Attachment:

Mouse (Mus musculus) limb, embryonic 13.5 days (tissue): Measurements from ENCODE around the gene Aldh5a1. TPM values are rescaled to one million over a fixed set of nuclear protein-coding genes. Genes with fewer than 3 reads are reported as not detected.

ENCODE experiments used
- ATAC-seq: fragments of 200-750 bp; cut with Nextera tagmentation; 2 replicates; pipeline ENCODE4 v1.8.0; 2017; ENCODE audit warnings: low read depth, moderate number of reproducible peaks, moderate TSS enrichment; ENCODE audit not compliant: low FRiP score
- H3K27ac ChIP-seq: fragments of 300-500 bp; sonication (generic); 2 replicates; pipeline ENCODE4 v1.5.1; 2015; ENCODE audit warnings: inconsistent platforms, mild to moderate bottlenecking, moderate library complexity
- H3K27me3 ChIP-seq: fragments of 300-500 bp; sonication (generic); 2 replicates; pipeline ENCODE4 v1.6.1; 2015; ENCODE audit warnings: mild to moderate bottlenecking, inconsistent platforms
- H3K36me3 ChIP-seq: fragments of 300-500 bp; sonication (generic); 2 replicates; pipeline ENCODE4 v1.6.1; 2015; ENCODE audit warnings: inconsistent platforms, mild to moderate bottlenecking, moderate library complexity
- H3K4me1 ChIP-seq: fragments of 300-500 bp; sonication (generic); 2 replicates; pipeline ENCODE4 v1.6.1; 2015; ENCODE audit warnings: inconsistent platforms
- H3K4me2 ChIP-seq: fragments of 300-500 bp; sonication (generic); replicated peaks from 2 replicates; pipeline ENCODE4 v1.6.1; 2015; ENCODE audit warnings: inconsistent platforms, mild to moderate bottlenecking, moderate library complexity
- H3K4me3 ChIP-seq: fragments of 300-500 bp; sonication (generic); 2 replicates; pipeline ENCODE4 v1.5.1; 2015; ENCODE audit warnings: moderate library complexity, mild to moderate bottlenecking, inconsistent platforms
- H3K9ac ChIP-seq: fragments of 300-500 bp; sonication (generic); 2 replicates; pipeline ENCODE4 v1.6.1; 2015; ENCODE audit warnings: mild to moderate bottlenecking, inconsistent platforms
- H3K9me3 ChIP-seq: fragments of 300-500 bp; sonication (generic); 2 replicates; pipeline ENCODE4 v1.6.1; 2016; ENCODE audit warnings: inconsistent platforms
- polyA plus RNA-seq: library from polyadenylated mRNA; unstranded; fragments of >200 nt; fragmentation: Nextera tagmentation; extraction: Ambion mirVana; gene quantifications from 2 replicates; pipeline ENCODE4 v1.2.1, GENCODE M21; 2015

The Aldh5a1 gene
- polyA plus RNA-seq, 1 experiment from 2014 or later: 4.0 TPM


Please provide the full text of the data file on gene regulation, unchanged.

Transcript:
Mouse (Mus musculus) limb, embryonic 13.5 days (tissue): Measurements from ENCODE around the gene Aldh5a1. TPM values are rescaled to one million over a fixed set of nuclear protein-coding genes. Genes with fewer than 3 reads are reported as not detected.

ENCODE experiments used
- ATAC-seq: fragments of 200-750 bp; cut with Nextera tagmentation; 2 replicates; pipeline ENCODE4 v1.8.0; 2017; ENCODE audit warnings: low read depth, moderate number of reproducible peaks, moderate TSS enrichment; ENCODE audit not compliant: low FRiP score
- H3K27ac ChIP-seq: fragments of 300-500 bp; sonication (generic); 2 replicates; pipeline ENCODE4 v1.5.1; 2015; ENCODE audit warnings: inconsistent platforms, mild to moderate bottlenecking, moderate library complexity
- H3K27me3 ChIP-seq: fragments of 300-500 bp; sonication (generic); 2 replicates; pipeline ENCODE4 v1.6.1; 2015; ENCODE audit warnings: mild to moderate bottlenecking, inconsistent platforms
- H3K36me3 ChIP-seq: fragments of 300-500 bp; sonication (generic); 2 replicates; pipeline ENCODE4 v1.6.1; 2015; ENCODE audit warnings: inconsistent platforms, mild to moderate bottlenecking, moderate library complexity
- H3K4me1 ChIP-seq: fragments of 300-500 bp; sonication (generic); 2 replicates; pipeline ENCODE4 v1.6.1; 2015; ENCODE audit warnings: inconsistent platforms
- H3K4me2 ChIP-seq: fragments of 300-500 bp; sonication (generic); replicated peaks from 2 replicates; pipeline ENCODE4 v1.6.1; 2015; ENCODE audit warnings: inconsistent platforms, mild to moderate bottlenecking, moderate library complexity
- H3K4me3 ChIP-seq: fragments of 300-500 bp; sonication (generic); 2 replicates; pipeline ENCODE4 v1.5.1; 2015; ENCODE audit warnings: moderate library complexity, mild to moderate bottlenecking, inconsistent platforms
- H3K9ac ChIP-seq: fragments of 300-500 bp; sonication (generic); 2 replicates; pipeline ENCODE4 v1.6.1; 2015; ENCODE audit warnings: mild to moderate bottlenecking, inconsistent platforms
- H3K9me3 ChIP-seq: fragments of 300-500 bp; sonication (generic); 2 replicates; pipeline ENCODE4 v1.6.1; 2016; ENCODE audit warnings: inconsistent platforms
- polyA plus RNA-seq: library from polyadenylated mRNA; unstranded; fragments of >200 nt; fragmentation: Nextera tagmentation; extraction: Ambion mirVana; gene quantifications from 2 replicates; pipeline ENCODE4 v1.2.1, GENCODE M21; 2015

The Aldh5a1 gene
- polyA plus RNA-seq, 1 experiment from 2014 or later: 4.0 TPM